And it just uses simple DES 56-bit, with 16 keys, of which 4 is used only to encrypt key update messages, and the remaining 12 to scramble programs.

## Re:Consider this possibility... (Score:3, Insightful)

If step 1 were accomplished by a leak from the inside, it would be a criminal trade secret violation: at least the leaker would go to jail if caught, and possibly any outsiders who were found to have "conspired" with the leaker. But you propose to do this and then try to cover the tracks. Well, let's see ...

Direct cracking of the key is hopeless, and your notion that it might be found by "sheer luck" is hopeless as well. Finding one key out of 2**2048 possibilities is not going to happen by sheer luck. After all, if you have one billion people working on the problem in parallel, and each person can try a billion keys per second, it will still take you 1e591 years to try all keys, and the expected time to find the key will be the time to try half the keys.

Sure, it's theoretically possible; it's also theoretically possible to suffocate because all the oxygen molecules randomly happen to find themselves on the other side of your room! (though the odds of this happening is a far bigger number).

Making a claim in court that you found the key in this way, if you didn't, will easily be discovered, and then you add perjury to criminal trade secret violation, plus conspiracy. Prepare to be in jail for a long time. And for what? So you can run Linux on an Xbox? Who the hell cares?

## Waste of electricity. (Score:5, Interesting)

Maybe you could hire a couple of ex-CIA sneaker types to just break through all the security on the Microsoft campus and steal the code.

-end sarcasm-

Really, this seems like a waste of resources. Unless someone gets really, fantastically lucky, the chances of breaking this key before the Play Station 5 is released [theonion.com] are about the same as getting hit by lightning 20 times on the way home from collecting your multiple Lotto winnings.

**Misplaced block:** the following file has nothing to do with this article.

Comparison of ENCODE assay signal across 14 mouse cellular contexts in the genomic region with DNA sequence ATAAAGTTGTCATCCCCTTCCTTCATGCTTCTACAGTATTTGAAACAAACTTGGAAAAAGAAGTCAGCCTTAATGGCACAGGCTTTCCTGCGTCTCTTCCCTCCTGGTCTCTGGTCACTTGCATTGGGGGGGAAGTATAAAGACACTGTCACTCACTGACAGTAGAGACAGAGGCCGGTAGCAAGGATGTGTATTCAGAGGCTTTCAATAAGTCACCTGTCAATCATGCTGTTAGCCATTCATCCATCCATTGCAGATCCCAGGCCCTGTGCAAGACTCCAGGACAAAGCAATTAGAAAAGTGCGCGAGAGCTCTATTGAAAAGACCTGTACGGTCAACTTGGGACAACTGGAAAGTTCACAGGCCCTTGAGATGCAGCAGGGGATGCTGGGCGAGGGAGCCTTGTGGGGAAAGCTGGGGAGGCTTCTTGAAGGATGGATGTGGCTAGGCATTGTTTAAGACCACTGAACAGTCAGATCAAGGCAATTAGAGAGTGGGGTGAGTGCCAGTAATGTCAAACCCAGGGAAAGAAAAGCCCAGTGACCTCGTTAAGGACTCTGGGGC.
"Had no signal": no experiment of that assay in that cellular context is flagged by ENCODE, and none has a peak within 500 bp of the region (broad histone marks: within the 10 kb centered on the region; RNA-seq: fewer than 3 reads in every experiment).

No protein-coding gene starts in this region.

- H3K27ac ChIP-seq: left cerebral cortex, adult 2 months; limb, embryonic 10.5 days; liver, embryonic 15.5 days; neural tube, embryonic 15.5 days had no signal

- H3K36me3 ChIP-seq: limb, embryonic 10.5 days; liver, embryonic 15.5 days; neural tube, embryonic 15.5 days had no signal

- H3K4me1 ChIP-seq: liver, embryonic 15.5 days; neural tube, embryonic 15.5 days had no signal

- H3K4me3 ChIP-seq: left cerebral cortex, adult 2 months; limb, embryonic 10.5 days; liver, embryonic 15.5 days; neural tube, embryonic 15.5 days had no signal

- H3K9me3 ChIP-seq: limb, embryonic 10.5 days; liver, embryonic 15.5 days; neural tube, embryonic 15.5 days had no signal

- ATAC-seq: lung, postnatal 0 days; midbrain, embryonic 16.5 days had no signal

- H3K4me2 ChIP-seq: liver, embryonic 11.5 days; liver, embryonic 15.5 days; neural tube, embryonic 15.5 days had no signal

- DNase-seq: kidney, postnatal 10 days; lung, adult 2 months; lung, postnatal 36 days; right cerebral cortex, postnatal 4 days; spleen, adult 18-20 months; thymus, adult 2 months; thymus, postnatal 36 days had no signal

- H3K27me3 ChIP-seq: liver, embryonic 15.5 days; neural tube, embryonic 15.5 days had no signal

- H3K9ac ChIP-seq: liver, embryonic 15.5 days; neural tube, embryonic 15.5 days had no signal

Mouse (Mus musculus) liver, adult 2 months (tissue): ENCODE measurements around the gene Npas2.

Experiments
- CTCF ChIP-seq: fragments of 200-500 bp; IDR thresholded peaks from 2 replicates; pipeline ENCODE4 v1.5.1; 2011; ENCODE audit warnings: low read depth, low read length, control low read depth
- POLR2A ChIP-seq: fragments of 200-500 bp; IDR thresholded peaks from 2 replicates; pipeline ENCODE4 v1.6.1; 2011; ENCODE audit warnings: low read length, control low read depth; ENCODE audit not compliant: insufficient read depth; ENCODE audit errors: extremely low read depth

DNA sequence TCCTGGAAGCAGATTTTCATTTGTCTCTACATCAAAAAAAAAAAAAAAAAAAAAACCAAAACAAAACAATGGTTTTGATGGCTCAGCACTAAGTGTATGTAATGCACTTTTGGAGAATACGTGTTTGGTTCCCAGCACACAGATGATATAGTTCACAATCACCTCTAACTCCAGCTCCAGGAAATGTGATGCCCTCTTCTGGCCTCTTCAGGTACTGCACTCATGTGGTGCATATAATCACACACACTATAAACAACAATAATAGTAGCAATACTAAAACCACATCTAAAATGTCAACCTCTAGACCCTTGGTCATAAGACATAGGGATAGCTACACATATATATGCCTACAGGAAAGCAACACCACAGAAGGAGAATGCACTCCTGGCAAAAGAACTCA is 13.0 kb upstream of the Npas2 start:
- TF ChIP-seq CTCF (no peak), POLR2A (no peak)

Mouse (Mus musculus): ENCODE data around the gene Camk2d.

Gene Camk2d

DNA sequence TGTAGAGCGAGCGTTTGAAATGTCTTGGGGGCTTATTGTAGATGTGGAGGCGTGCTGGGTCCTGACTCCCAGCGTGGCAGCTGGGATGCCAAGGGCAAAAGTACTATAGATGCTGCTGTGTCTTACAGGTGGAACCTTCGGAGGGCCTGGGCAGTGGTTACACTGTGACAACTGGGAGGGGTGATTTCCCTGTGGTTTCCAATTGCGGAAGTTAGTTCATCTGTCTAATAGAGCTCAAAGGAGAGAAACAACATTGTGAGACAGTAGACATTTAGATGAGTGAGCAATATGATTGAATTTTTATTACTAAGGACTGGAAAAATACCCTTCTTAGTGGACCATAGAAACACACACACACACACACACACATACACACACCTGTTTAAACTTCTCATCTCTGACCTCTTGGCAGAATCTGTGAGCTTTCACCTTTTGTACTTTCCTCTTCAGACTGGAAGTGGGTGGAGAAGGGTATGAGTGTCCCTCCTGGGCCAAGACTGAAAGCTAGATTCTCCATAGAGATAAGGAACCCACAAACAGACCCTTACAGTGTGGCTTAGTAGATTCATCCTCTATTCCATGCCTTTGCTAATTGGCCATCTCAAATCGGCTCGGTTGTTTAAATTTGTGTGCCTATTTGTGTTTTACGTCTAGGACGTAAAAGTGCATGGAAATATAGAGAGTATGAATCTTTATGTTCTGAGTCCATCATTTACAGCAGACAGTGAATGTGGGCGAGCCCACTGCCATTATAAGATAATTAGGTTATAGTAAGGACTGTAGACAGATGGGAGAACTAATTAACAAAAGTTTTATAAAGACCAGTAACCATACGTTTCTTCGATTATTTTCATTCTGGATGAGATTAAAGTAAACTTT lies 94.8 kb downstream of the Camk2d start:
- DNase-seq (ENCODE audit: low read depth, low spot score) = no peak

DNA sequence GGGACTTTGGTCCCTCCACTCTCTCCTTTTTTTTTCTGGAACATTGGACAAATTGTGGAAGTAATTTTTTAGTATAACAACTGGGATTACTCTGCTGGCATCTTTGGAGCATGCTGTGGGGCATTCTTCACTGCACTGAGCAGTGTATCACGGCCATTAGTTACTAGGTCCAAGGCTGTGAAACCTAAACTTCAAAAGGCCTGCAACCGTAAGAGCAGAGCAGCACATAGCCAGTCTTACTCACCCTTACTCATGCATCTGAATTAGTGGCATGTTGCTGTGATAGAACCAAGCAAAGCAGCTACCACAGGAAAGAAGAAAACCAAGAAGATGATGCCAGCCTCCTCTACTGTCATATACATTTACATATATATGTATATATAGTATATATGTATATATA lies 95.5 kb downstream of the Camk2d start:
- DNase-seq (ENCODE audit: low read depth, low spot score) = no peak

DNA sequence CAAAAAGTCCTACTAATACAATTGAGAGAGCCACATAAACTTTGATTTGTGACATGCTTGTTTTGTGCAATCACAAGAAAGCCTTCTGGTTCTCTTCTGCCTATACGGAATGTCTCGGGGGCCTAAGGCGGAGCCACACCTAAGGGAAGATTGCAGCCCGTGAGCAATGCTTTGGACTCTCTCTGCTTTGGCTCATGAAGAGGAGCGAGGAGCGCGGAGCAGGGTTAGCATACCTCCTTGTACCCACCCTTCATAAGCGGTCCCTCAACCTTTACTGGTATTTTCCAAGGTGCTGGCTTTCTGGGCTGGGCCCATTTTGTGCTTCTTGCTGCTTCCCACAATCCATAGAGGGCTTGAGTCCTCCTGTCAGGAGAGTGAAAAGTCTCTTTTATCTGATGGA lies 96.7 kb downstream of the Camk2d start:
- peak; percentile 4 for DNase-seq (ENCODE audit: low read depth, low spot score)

-Peter

## Re:Waste of electricity. (Score:2)

Really, this seems like a waste of resources.Not if they manage to steal Janick's little black box on the way out.

## Theft is illegal (Score:2)

This would be under trade secret law.

## lol (Score:2)

## It's beyond hopeless... (Score:2)

## Only 2048 bits... (Score:3, Funny)

## It's your hardware, enhance it as you like (Score:5, Interesting)

It's no different in concept to any other kind of DIY improvements that you carry out at home --- absolutely everything that you buy has patents, trademarks, or other legal constraints, but in no other industry do they see fit to limit what you can do with items that you have purchased, simply because they can. It's your equipment, do with it what you wish. (If you were merely leasing the hardware then it would cost much less and they might have a case, but here they're trying to have their cake and eat it too, take your money for an outright purchase and still lay claim to controlling your possessions. That's simply not right.)

## "There's still hope" (Score:2)

What cracks me up about this dupe is that in the space of a few hours we've gone from "There's still hope: distributed computing can factor the public key" to "Only 2048 bits *cough*. Yeah, that's gonna work."

Pretty impressive flip, especially considering...wait for it...

these comments were both in articles posted by CmdrTaco.Yes, our beloved Cmdr actuallyduped himself!Ah Slashdot: there's still hope.

## Sigh... (Score:5, Informative)